Saturday, May 4, 2013

Nichols v. Azteca Restaurant Enterprises, Inc. case brief

Nichols v. Azteca Restaurant Enterprises, Inc. case brief
256 F.3d 864

CASE SYNOPSIS: Plaintiff employee brought an action against defendant former employer, alleging sexual harassment and retaliation under Title VII of the Civil Rights Act of 1964 (Title VII) and the Washington Law Against Discrimination (WLAD), for verbal harassment by male co-workers and a supervisor based on male stereotyping. The United States District Court for the Western District of Washington entered judgment in favor of employer and employee appealed.

FACTS: The employee testified to an unrelenting barrage of verbal abuse; there was no contrary testimony. The appellate court held a reasonable man would have found the sustained campaign of taunts designed to humiliate and anger was sufficiently severe and pervasive to alter the terms and conditions of employment. The employee complained about his harassment, showing the conduct was unwelcome and his workplace was perceived as hostile. Discrimination based on a stereotype that a man should have a virile rather than an effeminate appearance was barred under Title VII. After the complaint, a human resources director told him to tell a manager if the offensive conduct recurred; he conducted a few spot checks after the complaint. There was no effort to investigate the complaint or discuss the allegations with the perpetrators. There was no demand that the harassment cease and no threat of more serious discipline if it continued. Due to a failure to meet its remedial obligations, the employer was liable for the co-worker and supervisor harassment. But, due to a lack of a link between the complaint and the discharge, the retaliation claim failed.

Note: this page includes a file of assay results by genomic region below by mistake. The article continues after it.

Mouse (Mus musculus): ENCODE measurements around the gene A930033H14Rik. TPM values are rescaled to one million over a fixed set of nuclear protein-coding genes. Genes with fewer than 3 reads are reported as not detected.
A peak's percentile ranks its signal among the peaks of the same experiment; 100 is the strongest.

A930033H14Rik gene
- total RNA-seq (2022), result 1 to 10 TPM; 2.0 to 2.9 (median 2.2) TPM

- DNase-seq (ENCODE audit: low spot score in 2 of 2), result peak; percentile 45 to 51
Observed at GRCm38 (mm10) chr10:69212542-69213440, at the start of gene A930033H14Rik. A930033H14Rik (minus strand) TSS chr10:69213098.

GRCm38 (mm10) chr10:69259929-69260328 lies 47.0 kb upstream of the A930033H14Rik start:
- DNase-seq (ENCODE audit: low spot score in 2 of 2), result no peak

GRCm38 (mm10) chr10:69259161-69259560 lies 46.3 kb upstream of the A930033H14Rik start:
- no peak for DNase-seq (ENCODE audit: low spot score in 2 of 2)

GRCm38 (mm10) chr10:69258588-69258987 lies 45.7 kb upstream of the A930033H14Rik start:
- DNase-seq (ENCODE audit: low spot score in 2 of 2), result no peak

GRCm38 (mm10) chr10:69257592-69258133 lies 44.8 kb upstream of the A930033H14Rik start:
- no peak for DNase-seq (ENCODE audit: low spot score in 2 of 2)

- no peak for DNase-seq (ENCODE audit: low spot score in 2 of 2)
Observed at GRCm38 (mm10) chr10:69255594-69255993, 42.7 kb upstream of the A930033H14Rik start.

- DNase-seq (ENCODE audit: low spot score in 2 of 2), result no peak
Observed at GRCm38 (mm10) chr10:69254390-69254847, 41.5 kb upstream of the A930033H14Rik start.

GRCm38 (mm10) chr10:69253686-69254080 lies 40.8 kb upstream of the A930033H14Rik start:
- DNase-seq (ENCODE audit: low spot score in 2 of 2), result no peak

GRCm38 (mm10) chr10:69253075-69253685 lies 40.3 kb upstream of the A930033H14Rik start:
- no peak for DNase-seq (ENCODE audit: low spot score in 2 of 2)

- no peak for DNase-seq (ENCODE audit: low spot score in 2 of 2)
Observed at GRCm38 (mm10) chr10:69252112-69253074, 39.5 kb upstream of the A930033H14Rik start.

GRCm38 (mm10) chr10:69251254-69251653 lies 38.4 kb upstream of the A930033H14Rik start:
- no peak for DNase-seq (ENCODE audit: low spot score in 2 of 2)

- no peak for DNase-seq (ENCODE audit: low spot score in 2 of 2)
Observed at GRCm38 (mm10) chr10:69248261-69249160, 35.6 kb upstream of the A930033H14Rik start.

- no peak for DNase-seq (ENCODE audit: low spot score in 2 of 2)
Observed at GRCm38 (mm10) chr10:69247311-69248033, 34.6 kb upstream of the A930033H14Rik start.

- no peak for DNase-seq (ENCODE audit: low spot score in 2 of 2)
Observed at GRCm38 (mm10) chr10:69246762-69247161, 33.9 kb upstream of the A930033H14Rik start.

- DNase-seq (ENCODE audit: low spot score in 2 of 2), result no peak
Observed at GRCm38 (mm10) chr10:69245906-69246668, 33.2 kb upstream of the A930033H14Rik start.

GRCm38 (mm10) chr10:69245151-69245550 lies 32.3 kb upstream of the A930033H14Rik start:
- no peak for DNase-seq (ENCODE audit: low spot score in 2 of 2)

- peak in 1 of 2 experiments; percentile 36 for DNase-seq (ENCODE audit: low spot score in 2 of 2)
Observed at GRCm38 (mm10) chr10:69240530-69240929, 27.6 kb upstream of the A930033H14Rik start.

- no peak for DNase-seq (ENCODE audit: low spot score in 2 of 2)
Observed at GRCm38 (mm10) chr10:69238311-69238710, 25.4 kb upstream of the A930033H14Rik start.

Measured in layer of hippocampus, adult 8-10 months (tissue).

CONCLUSION: The court of appeals reversed the judgment of the district court with respect to plaintiff employee's hostile work environment claim, and remand for further proceedings as to damages. The appellate court affirmed the judgment of the district court with respect to the retaliation claim.

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